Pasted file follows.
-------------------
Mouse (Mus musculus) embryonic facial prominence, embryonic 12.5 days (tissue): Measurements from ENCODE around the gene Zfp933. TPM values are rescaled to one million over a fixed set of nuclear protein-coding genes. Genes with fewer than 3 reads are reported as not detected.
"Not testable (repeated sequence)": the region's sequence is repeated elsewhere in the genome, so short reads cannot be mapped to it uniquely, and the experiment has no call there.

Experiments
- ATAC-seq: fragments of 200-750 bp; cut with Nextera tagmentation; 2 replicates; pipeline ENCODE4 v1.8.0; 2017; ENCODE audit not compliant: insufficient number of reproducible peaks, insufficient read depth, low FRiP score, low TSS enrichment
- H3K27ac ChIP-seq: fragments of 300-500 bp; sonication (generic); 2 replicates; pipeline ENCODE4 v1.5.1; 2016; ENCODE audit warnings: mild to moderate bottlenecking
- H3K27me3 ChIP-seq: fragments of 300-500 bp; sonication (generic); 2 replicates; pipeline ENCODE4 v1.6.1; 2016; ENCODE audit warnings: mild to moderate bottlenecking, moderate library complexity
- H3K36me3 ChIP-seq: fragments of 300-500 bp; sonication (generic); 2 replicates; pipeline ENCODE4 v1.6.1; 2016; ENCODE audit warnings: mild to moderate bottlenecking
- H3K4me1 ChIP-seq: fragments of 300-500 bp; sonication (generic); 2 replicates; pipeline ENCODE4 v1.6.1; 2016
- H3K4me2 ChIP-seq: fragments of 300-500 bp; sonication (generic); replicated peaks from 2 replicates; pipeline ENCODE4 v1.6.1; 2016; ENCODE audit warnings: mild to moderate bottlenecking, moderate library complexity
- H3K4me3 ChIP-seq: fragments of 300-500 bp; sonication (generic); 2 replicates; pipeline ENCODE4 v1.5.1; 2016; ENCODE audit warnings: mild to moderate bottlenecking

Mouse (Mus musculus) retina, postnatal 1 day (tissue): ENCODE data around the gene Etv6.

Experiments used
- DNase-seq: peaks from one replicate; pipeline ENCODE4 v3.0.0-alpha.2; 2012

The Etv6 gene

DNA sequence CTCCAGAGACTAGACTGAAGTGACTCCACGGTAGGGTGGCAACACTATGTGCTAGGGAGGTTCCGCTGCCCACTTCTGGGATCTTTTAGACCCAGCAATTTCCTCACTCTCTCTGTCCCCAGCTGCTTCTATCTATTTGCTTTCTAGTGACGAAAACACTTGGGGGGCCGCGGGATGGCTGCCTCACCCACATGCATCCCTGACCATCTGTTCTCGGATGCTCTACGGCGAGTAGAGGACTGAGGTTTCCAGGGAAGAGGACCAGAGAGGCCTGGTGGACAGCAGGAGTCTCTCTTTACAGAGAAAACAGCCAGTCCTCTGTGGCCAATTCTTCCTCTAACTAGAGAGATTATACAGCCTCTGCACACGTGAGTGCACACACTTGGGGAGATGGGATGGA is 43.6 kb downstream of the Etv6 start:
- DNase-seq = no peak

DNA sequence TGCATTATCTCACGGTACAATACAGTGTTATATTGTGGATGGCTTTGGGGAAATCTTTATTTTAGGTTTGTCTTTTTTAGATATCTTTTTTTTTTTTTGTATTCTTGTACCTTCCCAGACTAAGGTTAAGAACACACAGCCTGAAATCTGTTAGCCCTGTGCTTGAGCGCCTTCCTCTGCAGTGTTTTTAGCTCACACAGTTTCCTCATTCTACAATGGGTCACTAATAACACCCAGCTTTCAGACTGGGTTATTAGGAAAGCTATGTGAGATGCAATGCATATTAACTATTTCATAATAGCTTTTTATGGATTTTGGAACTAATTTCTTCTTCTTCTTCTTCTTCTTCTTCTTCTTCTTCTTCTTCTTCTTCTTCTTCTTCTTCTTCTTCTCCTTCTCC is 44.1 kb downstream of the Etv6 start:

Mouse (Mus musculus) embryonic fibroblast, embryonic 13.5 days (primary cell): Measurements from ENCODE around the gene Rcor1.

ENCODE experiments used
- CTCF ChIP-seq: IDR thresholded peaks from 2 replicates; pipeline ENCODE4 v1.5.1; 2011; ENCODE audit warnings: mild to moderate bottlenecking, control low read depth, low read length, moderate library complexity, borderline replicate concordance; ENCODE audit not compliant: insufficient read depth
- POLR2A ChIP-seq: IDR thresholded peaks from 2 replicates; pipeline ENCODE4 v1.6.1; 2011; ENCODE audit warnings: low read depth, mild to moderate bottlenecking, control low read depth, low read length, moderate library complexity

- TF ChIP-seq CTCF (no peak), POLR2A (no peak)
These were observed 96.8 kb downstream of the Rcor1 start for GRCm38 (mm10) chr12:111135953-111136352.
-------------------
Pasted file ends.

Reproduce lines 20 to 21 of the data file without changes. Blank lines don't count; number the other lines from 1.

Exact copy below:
- CTCF ChIP-seq: IDR thresholded peaks from 2 replicates; pipeline ENCODE4 v1.5.1; 2011; ENCODE audit warnings: mild to moderate bottlenecking, control low read depth, low read length, moderate library complexity, borderline replicate concordance; ENCODE audit not compliant: insufficient read depth
- POLR2A ChIP-seq: IDR thresholded peaks from 2 replicates; pipeline ENCODE4 v1.6.1; 2011; ENCODE audit warnings: low read depth, mild to moderate bottlenecking, control low read depth, low read length, moderate library complexity